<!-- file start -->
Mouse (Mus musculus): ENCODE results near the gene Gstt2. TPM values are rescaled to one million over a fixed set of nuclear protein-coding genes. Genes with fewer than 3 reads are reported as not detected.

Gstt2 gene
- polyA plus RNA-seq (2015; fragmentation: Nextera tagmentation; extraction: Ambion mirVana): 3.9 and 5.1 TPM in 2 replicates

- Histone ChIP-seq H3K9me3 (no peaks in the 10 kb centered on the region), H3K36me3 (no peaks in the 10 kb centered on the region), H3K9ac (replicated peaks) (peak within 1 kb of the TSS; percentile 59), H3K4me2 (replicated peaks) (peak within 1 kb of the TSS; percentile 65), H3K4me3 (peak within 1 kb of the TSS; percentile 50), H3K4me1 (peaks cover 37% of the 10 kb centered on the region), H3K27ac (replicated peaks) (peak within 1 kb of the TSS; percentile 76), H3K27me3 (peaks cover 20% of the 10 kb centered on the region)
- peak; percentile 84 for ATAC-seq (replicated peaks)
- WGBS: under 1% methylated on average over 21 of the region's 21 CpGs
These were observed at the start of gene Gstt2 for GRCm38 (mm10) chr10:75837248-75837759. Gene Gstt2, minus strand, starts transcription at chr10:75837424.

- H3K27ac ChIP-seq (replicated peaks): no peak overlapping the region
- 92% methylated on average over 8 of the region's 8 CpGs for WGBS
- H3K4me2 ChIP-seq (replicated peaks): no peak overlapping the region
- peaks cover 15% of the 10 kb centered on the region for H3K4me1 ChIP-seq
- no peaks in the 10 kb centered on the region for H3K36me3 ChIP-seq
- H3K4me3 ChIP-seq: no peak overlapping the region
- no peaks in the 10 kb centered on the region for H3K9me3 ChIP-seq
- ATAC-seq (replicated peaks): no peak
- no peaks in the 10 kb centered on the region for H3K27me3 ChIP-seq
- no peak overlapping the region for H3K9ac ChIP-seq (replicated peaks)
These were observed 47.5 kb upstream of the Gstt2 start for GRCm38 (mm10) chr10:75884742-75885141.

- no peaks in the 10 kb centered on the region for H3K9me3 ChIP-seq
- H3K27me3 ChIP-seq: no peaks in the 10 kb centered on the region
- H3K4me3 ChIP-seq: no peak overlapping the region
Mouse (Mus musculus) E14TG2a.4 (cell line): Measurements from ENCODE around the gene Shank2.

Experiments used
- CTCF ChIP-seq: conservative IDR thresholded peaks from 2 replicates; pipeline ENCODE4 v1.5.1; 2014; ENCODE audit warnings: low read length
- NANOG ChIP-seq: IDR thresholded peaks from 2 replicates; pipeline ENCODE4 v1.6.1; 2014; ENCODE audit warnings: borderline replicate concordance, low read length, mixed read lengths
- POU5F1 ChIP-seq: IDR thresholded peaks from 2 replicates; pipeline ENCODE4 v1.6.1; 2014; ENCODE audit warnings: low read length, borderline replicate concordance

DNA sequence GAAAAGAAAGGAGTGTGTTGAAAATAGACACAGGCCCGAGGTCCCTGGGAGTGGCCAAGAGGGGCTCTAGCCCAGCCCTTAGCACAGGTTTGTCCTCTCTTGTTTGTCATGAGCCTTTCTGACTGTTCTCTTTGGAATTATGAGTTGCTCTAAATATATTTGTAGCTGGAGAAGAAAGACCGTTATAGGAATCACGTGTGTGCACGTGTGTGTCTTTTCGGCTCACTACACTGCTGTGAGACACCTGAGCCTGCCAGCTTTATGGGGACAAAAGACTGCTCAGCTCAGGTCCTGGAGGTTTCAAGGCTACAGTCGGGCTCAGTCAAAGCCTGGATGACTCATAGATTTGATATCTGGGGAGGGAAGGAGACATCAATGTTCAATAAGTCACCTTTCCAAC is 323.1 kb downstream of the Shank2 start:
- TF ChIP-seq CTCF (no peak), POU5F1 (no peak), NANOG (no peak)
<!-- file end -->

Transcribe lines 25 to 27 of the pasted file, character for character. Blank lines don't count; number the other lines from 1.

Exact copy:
- NANOG ChIP-seq: IDR thresholded peaks from 2 replicates; pipeline ENCODE4 v1.6.1; 2014; ENCODE audit warnings: borderline replicate concordance, low read length, mixed read lengths
- POU5F1 ChIP-seq: IDR thresholded peaks from 2 replicates; pipeline ENCODE4 v1.6.1; 2014; ENCODE audit warnings: low read length, borderline replicate concordance

DNA sequence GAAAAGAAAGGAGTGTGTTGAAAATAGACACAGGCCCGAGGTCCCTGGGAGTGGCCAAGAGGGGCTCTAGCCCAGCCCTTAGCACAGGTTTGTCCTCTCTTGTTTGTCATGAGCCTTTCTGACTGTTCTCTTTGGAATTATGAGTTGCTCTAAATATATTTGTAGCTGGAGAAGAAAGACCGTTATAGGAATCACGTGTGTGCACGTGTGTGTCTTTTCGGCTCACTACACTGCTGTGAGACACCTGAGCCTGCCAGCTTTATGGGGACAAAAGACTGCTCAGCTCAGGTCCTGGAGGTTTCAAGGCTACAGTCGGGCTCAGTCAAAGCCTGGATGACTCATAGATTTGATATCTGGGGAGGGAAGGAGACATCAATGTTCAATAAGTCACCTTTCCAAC is 323.1 kb downstream of the Shank2 start: